While corporate users figure out the best ways to synchronise their data, enterprise vendors are working to improve their sync offerings. Siebel has TrickleSync, while PeopleSoft teamed recently with Intellisync to address a problem spot in its mobile strategy for the Enterprise and EnterpriseOne software - synchronisation that required user initiation.

With Intellisync, users now can access the PeopleSoft applications without worrying about whether the data is synched with the server; the Intellisync tools handle the synchronisation invisibly. Intellisync Mobile Suite comprises an e-mail accelerator, data- and file-synchronisation tools and systems management software. The suite is compatible with laptops; tablet PCs; Windows Mobile-based smart phones; and handheld devices based on the Pocket PC, Palm OS and Symbian operating systems.

Oracle has built mobility into its standard application server and database products so customers can build unique applications for their field workers on top of Oracle's mobile architecture, says Jacob Christfort, CTO with Oracle's Voice & Wireless Division. Enterprise buyers get the technology by default, facing no additional license fees.

"With back-office [users], there's a lot of information being exchanged, and it's being sent back and forth to many departments," Christfort says. As a result, companies place a premium on the standardisation of data provided through the enterprise software. But data format standardisation isn't so important for field workers and sales reps using mobile devices, he contends. "You're out there at the end of your spoke - you're not so worried about standardization out there. . . . Mobile workers are in the physical world, and the physical world has some rough edges."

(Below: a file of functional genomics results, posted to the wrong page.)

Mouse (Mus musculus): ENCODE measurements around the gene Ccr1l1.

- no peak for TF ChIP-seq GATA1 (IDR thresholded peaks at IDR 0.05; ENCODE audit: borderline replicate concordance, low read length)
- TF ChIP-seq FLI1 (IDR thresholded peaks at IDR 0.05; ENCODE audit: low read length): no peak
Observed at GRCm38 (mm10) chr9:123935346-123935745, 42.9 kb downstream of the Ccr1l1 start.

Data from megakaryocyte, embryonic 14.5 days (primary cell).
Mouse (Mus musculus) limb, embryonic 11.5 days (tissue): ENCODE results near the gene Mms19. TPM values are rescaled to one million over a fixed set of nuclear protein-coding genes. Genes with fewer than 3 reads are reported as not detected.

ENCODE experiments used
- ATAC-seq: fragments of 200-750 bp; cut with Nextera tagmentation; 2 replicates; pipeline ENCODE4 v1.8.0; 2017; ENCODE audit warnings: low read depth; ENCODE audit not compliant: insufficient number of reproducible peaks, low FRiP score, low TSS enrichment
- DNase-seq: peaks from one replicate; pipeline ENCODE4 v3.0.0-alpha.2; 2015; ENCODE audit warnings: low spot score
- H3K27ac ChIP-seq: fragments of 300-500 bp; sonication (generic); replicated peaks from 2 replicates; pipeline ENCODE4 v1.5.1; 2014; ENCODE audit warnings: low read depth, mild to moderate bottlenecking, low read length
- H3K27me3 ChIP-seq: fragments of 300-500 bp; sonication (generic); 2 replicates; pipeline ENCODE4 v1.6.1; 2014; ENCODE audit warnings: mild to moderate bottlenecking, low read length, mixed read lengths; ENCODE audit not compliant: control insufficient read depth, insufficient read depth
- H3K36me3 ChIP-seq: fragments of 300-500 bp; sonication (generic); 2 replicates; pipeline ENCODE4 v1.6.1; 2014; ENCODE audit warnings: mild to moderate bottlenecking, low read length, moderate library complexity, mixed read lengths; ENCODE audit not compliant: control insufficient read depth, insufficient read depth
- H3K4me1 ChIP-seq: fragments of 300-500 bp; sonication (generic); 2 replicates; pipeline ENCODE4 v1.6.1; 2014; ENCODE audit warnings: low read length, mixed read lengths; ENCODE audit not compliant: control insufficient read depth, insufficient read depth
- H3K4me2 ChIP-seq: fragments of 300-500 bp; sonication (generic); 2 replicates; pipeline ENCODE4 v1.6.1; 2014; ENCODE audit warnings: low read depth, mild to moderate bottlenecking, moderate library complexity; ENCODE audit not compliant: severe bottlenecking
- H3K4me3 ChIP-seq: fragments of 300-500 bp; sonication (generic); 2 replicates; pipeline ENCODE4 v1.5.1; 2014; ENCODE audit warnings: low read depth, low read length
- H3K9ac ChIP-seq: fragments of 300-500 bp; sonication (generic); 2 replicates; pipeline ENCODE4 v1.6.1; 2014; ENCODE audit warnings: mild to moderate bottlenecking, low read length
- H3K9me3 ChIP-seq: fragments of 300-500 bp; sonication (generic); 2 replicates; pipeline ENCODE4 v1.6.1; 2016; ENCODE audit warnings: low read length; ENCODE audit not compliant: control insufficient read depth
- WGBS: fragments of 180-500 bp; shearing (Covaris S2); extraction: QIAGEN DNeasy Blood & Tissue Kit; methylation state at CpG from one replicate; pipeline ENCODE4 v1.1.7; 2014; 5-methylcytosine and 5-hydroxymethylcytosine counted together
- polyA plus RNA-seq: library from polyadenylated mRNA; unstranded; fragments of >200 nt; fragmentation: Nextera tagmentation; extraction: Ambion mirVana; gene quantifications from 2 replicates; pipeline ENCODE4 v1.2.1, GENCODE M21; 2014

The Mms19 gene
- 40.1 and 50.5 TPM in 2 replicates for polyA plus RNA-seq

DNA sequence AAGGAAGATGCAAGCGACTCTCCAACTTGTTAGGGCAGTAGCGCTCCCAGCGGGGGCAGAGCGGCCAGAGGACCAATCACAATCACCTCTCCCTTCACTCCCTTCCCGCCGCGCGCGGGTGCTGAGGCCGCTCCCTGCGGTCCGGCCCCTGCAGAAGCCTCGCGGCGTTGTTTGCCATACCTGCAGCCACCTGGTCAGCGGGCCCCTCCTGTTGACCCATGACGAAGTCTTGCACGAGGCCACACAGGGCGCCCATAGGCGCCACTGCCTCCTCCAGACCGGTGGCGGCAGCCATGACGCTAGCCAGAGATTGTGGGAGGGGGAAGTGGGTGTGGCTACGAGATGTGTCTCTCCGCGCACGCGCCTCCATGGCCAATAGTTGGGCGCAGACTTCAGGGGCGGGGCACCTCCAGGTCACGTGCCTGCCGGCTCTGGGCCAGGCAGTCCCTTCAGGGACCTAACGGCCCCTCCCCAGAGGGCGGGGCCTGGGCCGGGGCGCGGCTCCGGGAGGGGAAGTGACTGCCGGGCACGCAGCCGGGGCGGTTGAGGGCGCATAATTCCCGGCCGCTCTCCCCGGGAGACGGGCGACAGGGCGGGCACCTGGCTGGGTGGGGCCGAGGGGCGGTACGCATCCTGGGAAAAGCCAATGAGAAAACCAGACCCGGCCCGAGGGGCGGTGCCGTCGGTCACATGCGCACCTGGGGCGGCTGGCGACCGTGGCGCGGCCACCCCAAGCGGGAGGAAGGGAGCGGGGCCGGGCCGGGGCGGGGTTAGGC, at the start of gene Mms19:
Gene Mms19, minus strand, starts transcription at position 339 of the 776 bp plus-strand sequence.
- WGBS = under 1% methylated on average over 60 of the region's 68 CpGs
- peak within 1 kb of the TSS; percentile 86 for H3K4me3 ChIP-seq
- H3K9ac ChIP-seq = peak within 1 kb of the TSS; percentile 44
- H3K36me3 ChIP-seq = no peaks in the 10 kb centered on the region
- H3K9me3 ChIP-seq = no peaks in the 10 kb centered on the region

SAP, too, has added mobility to its application development platform (called NetWeaver) so enterprise customers can create their own mobile applications. But SAP's approach differs from competitive strategies on the client side. SAP requires that a Mobile Infrastructure client (consisting of a Web server, a database layer and business logic) be installed on each mobile device. When remote users access applications using PDAs, they work with the most recent data. Changes they make then are replicated back to the central data source.

"This gives IT a lot of flexibility because they're not tied to an" operating system, says Michael King, a Gartner analyst. Thus, an application written for a Pocket PC also can run on a laptop, a tablet PC and any device that supports Java.

Despite the progress big application vendors have made, it's difficult to remain patient waiting for them to deliver true seamless mobile solutions. The benefits - among them less integration, rapid access to a true single data source and confidence in the long-term survival of the provider - are clear. Mobility is becoming too important to hold off for a utopian blend of seamlessness, ever-present real-time communication and infinitely flexible interfaces.